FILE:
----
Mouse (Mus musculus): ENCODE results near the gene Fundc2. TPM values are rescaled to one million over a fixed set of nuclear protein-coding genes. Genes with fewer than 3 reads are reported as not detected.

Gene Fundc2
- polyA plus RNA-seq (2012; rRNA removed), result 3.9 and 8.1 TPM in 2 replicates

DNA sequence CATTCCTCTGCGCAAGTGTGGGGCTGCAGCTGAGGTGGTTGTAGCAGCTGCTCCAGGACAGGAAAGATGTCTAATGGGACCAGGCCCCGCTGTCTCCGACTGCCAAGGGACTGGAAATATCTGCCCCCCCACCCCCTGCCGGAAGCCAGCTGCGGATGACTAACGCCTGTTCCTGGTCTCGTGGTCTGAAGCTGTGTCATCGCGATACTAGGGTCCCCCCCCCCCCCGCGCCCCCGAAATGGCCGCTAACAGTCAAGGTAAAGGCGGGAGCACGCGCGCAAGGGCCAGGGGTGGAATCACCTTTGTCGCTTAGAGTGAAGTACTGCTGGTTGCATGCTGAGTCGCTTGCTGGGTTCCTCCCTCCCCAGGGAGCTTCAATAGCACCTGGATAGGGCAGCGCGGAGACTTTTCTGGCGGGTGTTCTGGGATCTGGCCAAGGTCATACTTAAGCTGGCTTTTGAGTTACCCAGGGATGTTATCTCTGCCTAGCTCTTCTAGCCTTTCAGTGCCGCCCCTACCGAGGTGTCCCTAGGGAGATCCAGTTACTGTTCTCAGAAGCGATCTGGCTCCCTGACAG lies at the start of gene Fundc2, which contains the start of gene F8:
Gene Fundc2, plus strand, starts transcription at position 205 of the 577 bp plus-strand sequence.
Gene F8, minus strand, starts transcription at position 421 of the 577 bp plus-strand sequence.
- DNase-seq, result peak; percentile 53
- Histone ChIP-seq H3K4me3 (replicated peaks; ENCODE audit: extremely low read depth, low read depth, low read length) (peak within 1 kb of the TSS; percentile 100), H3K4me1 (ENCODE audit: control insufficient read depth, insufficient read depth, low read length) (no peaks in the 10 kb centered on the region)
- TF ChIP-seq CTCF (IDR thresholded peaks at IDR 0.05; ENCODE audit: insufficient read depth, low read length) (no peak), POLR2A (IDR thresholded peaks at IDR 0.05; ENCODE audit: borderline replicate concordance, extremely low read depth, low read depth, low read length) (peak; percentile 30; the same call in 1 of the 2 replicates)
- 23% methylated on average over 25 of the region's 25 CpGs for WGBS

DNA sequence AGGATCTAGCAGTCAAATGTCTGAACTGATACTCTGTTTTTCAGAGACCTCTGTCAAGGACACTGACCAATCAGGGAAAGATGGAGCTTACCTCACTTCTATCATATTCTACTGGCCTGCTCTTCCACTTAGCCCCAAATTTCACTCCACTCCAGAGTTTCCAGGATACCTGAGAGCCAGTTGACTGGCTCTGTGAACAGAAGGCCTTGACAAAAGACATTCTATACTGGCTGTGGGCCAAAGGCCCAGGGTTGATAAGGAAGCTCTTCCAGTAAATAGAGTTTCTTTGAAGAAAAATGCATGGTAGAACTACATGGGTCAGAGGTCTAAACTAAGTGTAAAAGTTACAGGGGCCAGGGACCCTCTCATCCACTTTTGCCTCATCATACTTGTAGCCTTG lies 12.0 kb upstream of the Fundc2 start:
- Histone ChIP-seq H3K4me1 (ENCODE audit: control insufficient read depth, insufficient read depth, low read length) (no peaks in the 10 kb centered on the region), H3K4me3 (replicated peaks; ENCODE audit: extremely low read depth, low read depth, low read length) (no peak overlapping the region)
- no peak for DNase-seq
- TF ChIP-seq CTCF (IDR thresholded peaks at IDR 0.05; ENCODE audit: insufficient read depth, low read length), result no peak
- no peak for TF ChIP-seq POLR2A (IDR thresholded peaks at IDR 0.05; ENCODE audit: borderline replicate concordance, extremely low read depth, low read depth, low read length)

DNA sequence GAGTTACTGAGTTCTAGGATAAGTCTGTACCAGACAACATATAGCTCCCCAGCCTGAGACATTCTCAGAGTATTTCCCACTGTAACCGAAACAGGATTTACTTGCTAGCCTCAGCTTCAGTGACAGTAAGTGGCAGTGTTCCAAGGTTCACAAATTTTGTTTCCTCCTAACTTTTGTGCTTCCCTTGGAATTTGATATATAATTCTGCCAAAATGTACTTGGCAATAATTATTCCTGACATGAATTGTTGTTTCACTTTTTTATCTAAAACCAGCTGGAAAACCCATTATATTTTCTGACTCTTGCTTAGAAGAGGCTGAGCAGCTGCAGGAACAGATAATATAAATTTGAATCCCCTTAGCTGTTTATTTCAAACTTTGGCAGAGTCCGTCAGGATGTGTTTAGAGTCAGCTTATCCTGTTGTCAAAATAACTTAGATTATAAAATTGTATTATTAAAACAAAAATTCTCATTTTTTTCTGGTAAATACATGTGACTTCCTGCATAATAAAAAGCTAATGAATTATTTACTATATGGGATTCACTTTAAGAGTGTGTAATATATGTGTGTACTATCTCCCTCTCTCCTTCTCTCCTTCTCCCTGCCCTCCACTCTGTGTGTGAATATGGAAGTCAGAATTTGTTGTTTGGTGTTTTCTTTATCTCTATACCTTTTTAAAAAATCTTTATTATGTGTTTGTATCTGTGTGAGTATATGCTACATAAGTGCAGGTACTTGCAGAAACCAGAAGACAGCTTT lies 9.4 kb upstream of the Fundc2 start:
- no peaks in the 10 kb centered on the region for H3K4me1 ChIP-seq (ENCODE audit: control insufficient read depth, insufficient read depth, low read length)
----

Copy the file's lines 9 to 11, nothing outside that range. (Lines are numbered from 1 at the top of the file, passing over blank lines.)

- TF ChIP-seq CTCF (IDR thresholded peaks at IDR 0.05; ENCODE audit: insufficient read depth, low read length) (no peak), POLR2A (IDR thresholded peaks at IDR 0.05; ENCODE audit: borderline replicate concordance, extremely low read depth, low read depth, low read length) (peak; percentile 30; the same call in 1 of the 2 replicates)
- 23% methylated on average over 25 of the region's 25 CpGs for WGBS

DNA sequence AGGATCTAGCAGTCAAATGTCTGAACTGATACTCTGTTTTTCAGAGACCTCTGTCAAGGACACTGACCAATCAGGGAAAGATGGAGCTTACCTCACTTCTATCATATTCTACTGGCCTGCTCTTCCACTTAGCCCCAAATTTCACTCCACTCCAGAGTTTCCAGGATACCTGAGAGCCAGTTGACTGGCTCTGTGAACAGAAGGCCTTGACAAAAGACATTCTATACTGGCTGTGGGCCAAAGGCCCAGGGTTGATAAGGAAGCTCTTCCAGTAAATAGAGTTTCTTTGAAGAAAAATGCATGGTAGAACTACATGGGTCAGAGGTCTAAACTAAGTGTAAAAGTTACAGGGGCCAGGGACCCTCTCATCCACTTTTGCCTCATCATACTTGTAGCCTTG lies 12.0 kb upstream of the Fundc2 start: